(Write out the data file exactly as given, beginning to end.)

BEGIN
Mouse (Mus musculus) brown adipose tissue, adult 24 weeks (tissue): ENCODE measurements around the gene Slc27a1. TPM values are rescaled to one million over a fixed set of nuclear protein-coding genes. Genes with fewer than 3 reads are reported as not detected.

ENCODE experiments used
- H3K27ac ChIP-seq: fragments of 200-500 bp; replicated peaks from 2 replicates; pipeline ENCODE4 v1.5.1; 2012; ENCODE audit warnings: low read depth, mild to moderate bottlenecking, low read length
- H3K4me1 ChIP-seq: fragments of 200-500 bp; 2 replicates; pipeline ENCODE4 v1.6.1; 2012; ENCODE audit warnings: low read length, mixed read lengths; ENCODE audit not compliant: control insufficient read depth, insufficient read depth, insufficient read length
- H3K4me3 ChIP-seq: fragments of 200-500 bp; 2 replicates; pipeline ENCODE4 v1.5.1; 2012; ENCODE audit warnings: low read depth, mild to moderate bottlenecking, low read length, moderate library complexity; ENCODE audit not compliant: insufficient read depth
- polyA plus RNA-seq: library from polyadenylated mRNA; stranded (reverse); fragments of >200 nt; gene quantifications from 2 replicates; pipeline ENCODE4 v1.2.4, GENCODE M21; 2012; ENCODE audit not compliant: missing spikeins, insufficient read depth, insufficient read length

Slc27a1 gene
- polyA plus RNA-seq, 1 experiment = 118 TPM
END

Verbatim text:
Mouse (Mus musculus) brown adipose tissue, adult 24 weeks (tissue): ENCODE measurements around the gene Slc27a1. TPM values are rescaled to one million over a fixed set of nuclear protein-coding genes. Genes with fewer than 3 reads are reported as not detected.

ENCODE experiments used
- H3K27ac ChIP-seq: fragments of 200-500 bp; replicated peaks from 2 replicates; pipeline ENCODE4 v1.5.1; 2012; ENCODE audit warnings: low read depth, mild to moderate bottlenecking, low read length
- H3K4me1 ChIP-seq: fragments of 200-500 bp; 2 replicates; pipeline ENCODE4 v1.6.1; 2012; ENCODE audit warnings: low read length, mixed read lengths; ENCODE audit not compliant: control insufficient read depth, insufficient read depth, insufficient read length
- H3K4me3 ChIP-seq: fragments of 200-500 bp; 2 replicates; pipeline ENCODE4 v1.5.1; 2012; ENCODE audit warnings: low read depth, mild to moderate bottlenecking, low read length, moderate library complexity; ENCODE audit not compliant: insufficient read depth
- polyA plus RNA-seq: library from polyadenylated mRNA; stranded (reverse); fragments of >200 nt; gene quantifications from 2 replicates; pipeline ENCODE4 v1.2.4, GENCODE M21; 2012; ENCODE audit not compliant: missing spikeins, insufficient read depth, insufficient read length

Slc27a1 gene
- polyA plus RNA-seq, 1 experiment = 118 TPM